Articulation - ***
Kirk has identical articulation to past versions. He has a neck joint that turns, and can also manage a slight tilt. Unfortunately, getting back to the quality issue, I couldn't turn his head at all. Eventually, the peg broke before the stuck joint freed up, leaving me with no choice but to glue it in place.

The ball jointed shoulders work well, and the cut biceps and cut thighs allow for a decent range of movement. The elbows and knees are single pin joints, and there's a cut waist, cut wrists and pin ankles to round him out.

The articulation works fine, although some of the joints are a tad unattractive. The quality issue with the neck was my biggest problem of course, and is another of those inconsistent issues that may or may not cause you a problem.

Accessories - ***
There's one accessory - the chair. This version has a series of sculpted and painted buttons on either side, and Kirk can sit in it quite well with hands properly posed at either side.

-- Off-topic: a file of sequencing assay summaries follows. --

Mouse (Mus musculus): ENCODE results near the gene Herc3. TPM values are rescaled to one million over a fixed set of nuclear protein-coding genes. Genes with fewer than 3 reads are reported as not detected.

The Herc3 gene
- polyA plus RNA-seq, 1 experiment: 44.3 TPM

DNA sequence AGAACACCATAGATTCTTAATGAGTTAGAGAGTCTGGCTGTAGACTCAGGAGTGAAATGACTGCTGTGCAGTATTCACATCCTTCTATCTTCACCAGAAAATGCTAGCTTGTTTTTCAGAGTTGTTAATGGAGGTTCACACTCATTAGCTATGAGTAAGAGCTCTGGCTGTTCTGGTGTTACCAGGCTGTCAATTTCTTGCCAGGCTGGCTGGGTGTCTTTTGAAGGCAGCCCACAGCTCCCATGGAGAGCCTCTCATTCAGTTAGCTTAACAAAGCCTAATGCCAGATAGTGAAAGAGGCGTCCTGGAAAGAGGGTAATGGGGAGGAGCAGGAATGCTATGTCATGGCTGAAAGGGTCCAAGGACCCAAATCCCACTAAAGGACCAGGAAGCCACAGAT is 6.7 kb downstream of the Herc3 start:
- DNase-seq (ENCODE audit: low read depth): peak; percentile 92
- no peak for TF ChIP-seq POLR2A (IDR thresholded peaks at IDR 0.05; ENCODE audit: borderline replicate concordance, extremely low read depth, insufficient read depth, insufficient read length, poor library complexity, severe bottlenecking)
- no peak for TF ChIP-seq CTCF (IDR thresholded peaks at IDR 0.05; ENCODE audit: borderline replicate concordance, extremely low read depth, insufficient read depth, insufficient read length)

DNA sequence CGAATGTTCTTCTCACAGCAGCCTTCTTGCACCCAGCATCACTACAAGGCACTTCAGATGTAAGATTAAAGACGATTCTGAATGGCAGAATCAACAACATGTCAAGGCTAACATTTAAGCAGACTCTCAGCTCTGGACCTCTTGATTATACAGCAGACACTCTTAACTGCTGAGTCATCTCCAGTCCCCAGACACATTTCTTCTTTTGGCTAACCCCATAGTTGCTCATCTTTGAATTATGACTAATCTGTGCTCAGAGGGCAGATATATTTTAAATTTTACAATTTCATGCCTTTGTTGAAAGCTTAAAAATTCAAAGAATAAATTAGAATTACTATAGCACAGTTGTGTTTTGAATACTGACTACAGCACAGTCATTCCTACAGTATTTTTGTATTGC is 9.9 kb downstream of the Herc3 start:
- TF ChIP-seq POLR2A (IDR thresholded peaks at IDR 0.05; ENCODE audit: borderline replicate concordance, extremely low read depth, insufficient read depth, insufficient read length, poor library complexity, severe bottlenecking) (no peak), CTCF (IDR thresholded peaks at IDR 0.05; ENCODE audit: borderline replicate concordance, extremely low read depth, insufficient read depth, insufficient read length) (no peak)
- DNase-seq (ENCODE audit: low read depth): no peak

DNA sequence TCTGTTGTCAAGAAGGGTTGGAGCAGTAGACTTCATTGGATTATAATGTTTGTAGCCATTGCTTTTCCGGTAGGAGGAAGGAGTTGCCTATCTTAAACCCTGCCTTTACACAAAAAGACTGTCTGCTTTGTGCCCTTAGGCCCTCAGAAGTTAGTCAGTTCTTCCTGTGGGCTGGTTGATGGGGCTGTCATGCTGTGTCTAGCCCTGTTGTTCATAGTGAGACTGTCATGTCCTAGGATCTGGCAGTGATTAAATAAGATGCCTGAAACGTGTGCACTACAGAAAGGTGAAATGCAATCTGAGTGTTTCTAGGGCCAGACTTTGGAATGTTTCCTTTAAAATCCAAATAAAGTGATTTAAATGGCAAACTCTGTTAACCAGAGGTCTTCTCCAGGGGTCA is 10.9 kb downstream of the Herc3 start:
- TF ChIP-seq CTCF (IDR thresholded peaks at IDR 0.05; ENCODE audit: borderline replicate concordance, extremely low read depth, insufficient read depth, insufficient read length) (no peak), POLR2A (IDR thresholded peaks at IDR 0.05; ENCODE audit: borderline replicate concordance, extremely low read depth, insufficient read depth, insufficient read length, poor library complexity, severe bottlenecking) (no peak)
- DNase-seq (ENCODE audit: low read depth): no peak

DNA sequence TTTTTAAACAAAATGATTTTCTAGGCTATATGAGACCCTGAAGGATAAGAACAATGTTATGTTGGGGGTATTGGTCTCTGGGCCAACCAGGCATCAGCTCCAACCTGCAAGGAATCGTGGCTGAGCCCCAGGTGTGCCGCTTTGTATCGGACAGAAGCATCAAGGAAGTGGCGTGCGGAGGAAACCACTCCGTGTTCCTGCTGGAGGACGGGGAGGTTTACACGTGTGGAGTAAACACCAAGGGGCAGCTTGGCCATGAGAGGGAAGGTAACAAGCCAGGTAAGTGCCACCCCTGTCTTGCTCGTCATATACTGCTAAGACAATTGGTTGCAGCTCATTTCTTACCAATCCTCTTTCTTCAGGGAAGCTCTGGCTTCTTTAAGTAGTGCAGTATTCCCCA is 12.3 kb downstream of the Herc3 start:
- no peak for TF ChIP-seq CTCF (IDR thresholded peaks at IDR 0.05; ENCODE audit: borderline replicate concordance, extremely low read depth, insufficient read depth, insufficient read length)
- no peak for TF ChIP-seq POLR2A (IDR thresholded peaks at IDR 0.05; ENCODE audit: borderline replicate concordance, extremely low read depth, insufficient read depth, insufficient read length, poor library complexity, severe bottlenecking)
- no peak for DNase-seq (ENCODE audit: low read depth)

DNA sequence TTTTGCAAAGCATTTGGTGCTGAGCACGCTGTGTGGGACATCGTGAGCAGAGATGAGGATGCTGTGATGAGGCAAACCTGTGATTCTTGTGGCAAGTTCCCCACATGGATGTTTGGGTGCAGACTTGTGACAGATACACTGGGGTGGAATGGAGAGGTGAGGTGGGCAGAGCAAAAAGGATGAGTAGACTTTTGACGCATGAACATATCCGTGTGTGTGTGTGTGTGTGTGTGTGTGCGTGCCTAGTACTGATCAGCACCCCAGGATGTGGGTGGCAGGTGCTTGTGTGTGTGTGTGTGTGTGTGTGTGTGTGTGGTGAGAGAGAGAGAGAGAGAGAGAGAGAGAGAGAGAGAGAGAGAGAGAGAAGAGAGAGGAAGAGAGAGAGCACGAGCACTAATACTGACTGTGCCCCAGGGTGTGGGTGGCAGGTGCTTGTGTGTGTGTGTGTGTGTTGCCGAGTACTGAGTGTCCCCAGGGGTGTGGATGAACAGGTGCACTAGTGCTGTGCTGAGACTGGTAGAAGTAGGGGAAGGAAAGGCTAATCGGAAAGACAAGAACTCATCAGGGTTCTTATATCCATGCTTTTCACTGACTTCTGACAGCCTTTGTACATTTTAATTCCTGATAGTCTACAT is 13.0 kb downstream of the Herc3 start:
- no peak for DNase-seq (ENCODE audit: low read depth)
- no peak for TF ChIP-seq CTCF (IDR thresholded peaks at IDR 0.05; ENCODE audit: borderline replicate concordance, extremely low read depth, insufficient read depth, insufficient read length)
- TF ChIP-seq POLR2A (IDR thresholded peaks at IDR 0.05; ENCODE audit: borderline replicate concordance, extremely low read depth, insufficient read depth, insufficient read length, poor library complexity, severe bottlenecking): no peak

The chair looks good, but the paint work is a tad sloppy. There's some stray marks here and there, there's a bit of sloppy work around the buttons and panels, and the painted black is prone to scuff marks.

The chair itself does turn over the base, which is a nice addition to the posabilty of the overall set.  It might not seem like you can turn it, because it's a tight fit, but it does turn if you put some muscle into it.